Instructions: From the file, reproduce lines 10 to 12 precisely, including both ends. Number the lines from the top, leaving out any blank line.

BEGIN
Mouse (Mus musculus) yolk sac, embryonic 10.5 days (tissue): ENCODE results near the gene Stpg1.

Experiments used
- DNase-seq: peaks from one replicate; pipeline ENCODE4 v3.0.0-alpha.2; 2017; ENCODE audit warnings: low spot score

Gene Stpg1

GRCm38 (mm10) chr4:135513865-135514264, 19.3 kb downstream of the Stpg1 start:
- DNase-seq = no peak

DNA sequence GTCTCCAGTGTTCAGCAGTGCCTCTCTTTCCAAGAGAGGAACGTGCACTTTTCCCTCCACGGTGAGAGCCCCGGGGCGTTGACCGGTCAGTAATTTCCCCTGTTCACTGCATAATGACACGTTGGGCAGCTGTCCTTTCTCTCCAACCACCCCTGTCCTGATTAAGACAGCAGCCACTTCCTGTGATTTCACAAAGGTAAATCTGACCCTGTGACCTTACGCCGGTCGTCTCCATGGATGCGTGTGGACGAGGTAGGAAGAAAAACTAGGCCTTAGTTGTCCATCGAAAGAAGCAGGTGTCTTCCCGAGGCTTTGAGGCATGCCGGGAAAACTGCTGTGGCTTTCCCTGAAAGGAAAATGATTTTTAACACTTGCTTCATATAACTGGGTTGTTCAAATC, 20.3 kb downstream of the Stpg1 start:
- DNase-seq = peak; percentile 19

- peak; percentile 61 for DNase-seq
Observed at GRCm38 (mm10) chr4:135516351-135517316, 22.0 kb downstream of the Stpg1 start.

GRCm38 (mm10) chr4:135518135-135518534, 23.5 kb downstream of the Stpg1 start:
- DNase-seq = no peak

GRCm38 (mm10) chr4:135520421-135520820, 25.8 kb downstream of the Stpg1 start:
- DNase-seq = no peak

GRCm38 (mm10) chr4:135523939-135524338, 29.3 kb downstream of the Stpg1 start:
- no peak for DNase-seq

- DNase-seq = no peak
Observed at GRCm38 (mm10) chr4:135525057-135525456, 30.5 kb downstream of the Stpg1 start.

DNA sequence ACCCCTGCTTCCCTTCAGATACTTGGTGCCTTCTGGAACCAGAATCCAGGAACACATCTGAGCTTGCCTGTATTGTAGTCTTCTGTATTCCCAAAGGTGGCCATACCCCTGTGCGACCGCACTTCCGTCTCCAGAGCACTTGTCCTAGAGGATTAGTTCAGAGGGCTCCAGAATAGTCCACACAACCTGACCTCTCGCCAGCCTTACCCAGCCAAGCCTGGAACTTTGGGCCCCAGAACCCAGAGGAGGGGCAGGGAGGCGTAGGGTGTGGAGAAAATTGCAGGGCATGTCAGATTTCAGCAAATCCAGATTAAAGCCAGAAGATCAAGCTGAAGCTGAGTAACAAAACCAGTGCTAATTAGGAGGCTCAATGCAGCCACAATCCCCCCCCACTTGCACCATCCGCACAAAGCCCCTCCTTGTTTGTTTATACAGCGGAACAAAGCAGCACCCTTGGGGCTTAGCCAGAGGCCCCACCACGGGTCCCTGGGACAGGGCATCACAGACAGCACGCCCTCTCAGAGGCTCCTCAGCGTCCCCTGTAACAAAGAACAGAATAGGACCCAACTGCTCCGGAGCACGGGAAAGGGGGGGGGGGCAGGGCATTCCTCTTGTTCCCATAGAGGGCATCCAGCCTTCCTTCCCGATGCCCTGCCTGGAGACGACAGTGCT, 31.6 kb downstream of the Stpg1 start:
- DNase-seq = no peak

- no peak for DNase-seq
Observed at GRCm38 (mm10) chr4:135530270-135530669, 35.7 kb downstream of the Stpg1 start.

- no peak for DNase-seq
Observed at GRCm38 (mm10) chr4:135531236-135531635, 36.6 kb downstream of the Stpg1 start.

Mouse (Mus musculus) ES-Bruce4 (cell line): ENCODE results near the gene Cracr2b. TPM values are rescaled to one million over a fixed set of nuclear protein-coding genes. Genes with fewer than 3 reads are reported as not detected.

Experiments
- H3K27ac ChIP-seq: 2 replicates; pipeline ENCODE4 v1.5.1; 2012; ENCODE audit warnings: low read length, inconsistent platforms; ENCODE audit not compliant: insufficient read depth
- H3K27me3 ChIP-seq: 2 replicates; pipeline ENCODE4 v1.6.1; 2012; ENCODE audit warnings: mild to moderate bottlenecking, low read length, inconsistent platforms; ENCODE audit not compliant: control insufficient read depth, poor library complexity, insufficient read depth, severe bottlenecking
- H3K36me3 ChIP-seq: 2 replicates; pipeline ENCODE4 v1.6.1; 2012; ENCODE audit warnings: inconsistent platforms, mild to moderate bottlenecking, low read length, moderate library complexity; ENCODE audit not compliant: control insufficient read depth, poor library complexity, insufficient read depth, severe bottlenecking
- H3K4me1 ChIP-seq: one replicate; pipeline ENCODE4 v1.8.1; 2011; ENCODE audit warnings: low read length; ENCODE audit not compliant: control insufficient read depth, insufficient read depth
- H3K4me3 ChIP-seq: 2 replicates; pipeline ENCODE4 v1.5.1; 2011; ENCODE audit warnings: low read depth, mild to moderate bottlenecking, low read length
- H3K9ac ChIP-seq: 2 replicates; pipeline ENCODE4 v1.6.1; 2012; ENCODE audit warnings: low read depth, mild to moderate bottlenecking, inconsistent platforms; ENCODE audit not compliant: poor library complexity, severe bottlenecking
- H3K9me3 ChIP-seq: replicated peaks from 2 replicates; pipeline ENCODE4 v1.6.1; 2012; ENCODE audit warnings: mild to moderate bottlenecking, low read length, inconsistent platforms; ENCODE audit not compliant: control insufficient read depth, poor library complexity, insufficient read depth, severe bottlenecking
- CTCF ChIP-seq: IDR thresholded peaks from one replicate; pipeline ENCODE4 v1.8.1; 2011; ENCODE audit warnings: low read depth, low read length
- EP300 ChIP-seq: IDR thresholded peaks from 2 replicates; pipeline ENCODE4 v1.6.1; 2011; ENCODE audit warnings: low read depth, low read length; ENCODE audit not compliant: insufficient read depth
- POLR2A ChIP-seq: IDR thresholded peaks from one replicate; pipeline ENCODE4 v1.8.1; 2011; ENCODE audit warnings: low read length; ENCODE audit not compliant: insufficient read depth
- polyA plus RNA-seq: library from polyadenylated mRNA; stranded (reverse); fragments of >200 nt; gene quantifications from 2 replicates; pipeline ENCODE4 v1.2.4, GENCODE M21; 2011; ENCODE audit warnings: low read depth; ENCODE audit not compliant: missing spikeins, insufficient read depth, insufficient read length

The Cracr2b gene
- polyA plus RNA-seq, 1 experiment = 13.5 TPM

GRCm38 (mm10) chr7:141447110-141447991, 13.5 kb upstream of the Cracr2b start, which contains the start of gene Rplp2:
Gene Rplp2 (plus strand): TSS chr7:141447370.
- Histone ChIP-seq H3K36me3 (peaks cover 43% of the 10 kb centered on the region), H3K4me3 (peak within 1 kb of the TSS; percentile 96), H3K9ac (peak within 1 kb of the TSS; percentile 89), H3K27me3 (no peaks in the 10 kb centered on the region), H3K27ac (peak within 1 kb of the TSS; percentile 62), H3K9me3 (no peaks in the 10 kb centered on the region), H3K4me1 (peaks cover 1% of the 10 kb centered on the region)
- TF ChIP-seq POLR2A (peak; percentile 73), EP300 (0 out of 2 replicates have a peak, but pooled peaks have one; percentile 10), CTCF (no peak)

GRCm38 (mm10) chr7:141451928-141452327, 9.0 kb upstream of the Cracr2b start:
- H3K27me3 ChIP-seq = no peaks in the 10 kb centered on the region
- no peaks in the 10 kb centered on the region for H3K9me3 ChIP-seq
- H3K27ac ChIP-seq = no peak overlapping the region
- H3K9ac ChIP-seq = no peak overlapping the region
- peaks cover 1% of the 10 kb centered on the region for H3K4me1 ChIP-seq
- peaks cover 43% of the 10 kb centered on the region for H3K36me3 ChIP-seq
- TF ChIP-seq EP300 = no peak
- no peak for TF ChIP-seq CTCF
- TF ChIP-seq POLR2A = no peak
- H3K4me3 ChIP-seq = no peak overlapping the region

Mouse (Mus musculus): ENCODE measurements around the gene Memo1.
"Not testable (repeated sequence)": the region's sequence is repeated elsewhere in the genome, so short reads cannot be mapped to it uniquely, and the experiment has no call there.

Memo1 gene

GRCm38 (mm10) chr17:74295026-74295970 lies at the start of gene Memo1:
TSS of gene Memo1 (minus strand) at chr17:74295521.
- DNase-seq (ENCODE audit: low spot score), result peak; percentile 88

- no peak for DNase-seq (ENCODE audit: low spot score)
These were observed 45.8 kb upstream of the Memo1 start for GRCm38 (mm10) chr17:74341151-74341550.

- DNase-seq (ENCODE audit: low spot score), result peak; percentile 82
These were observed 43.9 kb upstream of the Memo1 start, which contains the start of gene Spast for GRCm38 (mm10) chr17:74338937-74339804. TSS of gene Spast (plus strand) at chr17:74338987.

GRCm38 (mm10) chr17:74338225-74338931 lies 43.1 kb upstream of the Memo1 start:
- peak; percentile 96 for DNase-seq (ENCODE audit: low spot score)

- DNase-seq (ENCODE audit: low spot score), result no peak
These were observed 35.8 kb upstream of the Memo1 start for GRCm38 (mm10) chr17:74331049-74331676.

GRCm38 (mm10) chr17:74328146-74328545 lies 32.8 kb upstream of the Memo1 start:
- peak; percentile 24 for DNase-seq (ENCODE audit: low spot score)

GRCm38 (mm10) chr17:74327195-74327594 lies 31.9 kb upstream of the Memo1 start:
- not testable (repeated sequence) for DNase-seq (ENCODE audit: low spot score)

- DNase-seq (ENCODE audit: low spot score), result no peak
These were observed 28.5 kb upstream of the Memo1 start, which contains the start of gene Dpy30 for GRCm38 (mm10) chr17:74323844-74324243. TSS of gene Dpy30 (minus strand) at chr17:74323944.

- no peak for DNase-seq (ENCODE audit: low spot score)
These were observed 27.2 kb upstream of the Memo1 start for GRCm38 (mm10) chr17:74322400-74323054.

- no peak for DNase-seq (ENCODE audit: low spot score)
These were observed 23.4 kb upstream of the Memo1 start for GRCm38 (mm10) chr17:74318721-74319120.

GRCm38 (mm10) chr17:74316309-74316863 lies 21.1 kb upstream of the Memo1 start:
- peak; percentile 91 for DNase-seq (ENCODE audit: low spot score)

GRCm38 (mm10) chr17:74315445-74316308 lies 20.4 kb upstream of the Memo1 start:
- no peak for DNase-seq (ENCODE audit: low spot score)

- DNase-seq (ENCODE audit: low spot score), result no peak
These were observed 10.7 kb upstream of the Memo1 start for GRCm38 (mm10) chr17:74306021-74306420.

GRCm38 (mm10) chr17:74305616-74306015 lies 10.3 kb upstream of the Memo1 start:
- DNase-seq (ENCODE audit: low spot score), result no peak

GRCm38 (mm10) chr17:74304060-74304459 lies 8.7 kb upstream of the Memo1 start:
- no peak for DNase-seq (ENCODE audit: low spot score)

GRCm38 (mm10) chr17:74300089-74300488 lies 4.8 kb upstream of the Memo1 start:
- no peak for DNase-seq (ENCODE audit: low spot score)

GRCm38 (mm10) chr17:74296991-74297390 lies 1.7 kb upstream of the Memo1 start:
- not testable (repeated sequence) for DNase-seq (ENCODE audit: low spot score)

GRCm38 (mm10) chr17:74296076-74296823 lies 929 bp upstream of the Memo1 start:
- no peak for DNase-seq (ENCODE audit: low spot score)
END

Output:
Observed at GRCm38 (mm10) chr4:135516351-135517316, 22.0 kb downstream of the Stpg1 start.

GRCm38 (mm10) chr4:135518135-135518534, 23.5 kb downstream of the Stpg1 start:
- DNase-seq = no peak